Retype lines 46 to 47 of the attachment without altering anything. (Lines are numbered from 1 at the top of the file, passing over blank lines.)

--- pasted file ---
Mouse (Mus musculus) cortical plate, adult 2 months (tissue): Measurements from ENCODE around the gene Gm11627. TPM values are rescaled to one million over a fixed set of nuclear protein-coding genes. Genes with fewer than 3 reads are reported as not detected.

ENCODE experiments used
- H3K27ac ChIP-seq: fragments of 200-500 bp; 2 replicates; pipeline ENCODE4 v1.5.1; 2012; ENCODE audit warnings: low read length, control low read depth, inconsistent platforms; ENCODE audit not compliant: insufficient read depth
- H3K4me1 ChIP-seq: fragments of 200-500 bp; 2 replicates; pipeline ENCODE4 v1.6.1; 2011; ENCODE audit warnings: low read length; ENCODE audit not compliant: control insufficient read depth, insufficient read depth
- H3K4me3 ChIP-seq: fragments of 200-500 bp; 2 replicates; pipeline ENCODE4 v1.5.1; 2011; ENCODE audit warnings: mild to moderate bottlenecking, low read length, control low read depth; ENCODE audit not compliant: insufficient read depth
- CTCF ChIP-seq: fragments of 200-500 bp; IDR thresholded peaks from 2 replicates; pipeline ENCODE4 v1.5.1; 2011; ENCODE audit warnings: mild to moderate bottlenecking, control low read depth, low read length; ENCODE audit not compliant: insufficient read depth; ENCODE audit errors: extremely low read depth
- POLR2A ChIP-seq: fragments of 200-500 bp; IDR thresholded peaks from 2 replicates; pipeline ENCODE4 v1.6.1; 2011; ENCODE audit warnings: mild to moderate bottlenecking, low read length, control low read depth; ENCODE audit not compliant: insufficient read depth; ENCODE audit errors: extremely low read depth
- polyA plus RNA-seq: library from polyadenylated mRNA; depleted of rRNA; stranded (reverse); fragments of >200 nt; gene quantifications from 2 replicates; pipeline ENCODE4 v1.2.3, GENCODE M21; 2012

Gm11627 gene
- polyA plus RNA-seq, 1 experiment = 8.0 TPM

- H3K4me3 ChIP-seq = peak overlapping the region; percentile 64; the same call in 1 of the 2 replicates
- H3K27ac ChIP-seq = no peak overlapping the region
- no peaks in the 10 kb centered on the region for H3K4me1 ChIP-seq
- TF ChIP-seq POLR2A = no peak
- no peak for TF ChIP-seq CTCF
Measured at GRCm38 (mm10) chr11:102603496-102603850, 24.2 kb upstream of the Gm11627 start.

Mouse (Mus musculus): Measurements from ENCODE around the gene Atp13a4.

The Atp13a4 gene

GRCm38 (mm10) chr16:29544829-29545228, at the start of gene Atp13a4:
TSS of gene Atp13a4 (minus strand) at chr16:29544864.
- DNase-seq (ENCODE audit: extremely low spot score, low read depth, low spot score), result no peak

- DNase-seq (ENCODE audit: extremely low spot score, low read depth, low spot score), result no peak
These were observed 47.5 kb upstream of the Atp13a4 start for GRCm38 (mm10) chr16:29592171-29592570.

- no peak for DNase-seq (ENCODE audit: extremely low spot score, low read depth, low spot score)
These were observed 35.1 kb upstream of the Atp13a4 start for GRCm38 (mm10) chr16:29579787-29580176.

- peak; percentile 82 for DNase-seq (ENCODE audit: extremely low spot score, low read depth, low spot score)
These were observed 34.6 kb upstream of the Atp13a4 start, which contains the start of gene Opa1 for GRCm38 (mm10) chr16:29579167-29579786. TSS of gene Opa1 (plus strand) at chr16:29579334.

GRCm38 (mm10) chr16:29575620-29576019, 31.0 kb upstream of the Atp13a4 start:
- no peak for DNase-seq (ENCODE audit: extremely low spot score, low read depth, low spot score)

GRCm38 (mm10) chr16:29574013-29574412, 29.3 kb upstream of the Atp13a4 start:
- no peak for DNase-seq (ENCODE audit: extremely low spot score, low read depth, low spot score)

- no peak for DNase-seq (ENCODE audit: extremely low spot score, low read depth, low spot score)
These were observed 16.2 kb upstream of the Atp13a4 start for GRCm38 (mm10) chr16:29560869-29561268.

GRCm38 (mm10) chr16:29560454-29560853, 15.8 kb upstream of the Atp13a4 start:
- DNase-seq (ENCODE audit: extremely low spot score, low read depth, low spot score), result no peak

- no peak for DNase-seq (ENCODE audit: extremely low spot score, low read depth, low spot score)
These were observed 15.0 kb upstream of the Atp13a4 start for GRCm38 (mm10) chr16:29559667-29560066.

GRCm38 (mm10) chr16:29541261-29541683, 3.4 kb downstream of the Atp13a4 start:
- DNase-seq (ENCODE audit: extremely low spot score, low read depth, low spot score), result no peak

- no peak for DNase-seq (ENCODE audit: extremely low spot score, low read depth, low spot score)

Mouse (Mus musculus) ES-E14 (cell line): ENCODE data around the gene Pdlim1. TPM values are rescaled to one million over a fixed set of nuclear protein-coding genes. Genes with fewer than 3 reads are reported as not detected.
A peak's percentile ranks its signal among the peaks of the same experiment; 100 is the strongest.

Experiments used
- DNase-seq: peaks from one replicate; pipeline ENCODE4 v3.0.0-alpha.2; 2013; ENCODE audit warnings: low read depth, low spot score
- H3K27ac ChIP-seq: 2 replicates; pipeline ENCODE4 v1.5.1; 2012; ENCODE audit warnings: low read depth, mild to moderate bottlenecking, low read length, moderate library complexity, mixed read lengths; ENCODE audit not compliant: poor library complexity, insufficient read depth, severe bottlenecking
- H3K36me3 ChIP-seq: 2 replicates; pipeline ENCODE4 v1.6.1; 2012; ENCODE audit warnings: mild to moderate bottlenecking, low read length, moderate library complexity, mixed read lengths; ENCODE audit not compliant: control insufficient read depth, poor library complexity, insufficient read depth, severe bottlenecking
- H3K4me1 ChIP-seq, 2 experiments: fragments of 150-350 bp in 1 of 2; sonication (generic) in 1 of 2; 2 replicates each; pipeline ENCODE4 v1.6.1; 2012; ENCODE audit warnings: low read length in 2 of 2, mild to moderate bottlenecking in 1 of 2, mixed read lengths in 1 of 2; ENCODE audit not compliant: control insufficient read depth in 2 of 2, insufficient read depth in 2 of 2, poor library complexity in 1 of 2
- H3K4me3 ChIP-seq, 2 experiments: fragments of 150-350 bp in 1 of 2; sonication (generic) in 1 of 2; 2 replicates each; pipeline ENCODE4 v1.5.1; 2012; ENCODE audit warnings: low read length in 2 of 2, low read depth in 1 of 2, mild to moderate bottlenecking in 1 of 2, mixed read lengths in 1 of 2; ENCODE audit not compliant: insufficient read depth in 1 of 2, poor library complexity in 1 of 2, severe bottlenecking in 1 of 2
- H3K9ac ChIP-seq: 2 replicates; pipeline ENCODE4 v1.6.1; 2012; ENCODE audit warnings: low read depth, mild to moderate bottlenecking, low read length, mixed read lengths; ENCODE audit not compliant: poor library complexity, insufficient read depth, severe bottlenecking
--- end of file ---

- H3K36me3 ChIP-seq: 2 replicates; pipeline ENCODE4 v1.6.1; 2012; ENCODE audit warnings: mild to moderate bottlenecking, low read length, moderate library complexity, mixed read lengths; ENCODE audit not compliant: control insufficient read depth, poor library complexity, insufficient read depth, severe bottlenecking
- H3K4me1 ChIP-seq, 2 experiments: fragments of 150-350 bp in 1 of 2; sonication (generic) in 1 of 2; 2 replicates each; pipeline ENCODE4 v1.6.1; 2012; ENCODE audit warnings: low read length in 2 of 2, mild to moderate bottlenecking in 1 of 2, mixed read lengths in 1 of 2; ENCODE audit not compliant: control insufficient read depth in 2 of 2, insufficient read depth in 2 of 2, poor library complexity in 1 of 2